Thursday, March 11, 2021

What is Truth?

Texts: Jeremiah 7.23–28 & Luke 11.14–23

As someone who has a keen interest in politics, I am sorely tempted to preach on this morning’s Old Testament reading from the prophet Jeremiah.  Despairingly, he cries out ‘This is the nation that did not obey the voice of the Lord their God…; truth has perished; it is cut off from their lips.’  In our era of fake truth and political spin (on all sides), it would be deeply satisfying to rant for a few minutes.  I’d love to list all the ways that truth has become a casualty of the battlefield of politics in recent years.  But, from previous sermons, I think you probably already know what I think on this topic!  I think you already understand how far I think the Christian nations of the West have departed from the teachings of Christ.

So instead, let’s delve a little deeper into the nature of Truth itself.  In today’s Gospel, we find Jesus debating with those tiresome Pharisees.  They demand to know by what power does he cast demons – accusing him of using the Devil’s authority.  Jesus, in response, employs reason.  (He is, after all, the ‘logos’ – the reason, wisdom and Word of God).  He asks the Pharisees whether there is any logic at all in their question.  Why would the Devil cast out demons?  For, as he says in a memorable and wise saying, ‘a Kingdom divided against itself cannot stand’.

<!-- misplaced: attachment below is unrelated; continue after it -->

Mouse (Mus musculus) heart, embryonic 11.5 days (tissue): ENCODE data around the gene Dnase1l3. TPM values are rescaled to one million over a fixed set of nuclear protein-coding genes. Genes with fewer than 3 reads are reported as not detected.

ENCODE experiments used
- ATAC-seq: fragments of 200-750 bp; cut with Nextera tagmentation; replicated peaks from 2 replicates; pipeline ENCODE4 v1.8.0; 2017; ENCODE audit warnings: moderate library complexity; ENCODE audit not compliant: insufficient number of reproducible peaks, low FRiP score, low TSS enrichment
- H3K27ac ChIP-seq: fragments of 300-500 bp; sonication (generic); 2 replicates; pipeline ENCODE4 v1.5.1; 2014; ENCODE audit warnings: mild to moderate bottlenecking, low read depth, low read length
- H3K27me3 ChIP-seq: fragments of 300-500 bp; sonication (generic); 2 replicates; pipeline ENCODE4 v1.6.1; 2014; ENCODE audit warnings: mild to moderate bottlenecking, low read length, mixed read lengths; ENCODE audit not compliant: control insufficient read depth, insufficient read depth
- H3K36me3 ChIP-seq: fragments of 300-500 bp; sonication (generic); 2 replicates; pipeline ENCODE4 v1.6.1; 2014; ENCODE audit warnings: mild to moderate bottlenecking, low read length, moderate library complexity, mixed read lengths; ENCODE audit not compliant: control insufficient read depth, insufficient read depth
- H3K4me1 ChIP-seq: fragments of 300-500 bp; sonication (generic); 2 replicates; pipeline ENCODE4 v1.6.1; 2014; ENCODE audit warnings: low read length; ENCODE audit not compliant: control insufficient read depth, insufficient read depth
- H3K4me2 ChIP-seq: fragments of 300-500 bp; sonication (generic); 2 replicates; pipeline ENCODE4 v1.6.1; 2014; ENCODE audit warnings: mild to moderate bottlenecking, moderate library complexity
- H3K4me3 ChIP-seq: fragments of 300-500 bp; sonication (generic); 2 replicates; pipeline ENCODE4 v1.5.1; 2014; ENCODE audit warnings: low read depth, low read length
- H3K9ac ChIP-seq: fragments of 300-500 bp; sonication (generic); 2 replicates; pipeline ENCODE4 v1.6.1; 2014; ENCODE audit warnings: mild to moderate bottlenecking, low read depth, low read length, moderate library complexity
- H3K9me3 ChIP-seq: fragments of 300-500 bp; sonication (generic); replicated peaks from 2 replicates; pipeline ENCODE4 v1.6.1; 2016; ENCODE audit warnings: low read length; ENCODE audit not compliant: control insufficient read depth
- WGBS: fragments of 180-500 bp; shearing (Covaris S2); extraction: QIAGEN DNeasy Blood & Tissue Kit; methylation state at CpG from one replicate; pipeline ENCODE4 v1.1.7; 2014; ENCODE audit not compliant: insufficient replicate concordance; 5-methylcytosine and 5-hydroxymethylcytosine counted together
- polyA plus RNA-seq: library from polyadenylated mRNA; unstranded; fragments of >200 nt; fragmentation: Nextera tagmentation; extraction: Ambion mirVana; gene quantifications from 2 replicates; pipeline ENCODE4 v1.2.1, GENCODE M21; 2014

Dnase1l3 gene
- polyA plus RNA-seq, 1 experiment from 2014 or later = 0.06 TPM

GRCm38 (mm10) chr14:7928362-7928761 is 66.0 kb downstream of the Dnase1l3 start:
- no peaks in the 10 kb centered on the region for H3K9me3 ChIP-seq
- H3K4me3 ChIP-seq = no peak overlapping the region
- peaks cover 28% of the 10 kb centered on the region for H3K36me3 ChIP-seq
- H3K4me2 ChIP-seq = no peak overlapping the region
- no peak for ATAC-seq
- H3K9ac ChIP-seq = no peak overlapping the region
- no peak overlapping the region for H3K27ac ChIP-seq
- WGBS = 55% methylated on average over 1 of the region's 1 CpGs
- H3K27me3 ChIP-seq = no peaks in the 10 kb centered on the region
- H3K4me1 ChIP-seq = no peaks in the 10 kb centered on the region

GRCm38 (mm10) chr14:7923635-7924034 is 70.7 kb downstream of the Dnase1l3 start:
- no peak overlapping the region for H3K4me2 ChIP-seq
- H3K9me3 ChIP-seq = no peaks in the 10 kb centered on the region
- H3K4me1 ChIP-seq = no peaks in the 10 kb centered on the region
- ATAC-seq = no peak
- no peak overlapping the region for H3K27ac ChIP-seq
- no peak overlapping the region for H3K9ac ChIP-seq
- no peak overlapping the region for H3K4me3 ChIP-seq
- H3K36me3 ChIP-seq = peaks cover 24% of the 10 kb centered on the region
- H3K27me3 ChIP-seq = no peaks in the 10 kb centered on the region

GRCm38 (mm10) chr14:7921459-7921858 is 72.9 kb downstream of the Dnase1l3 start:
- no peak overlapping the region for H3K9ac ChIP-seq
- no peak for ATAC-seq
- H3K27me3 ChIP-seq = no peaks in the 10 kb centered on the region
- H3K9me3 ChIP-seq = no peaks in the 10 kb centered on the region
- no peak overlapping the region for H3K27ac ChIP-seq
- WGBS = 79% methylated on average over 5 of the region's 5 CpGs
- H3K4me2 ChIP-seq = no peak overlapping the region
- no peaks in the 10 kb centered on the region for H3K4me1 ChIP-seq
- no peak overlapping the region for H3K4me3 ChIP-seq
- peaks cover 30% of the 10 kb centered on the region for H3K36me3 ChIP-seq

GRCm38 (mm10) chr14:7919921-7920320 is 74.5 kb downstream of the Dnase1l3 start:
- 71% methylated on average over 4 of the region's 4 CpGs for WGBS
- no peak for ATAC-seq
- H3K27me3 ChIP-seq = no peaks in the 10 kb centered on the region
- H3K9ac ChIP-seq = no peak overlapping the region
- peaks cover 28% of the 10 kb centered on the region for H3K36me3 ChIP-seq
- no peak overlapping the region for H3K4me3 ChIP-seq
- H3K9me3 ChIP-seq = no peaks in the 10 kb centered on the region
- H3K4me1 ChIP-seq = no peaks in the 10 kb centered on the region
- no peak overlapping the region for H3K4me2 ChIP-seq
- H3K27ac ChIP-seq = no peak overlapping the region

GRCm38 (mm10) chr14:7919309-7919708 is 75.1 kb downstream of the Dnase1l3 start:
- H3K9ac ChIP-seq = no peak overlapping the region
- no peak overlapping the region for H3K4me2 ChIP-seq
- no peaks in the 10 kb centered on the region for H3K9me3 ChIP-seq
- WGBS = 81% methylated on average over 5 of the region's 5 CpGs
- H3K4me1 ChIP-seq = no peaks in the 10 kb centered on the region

I’m sure that phrase has gone through the minds of the Royal family this week.  Whatever our views about Harry and especially Meghan’s public utterances, the Royal household – and by extension, the Royal Kingdom - has once again been divided.  Will it stand?  I suspect it will.  After all, the House of Windsor has many years’ experience of managing such crises – as demonstrated this week by the official Palace statement about Meghan and Harry’s complaints. 

For me, the most interesting 3 words of the 69 in the Palace statement were these: ‘recollections may vary’.  These incisive words invite us to think about our own memories of past hurts, or simply of past events, in our own life.  And they invite us acknowledge that the actual truth of any past event is very difficult indeed to establish.  Our memories are not video cameras – our brains record a mixture of emotion, smell, sight and sound…and we know, from much scientific research, that those memories change over time, depending on what we ponder about the event as we revisit it in our minds. 

Dreams also serve to refashion our memories.  If they are especially traumatic events, dreams can serve to soften the focus and the hurt, helping us to live with the emotional damage of the memory.  For some people, especially those with post-traumatic distress disorder, dreams can sometimes do the opposite. They heighten or amplify the events – even adding details which didn’t actually exist.  Truth, therefore, becomes hard to find in the repository of memory.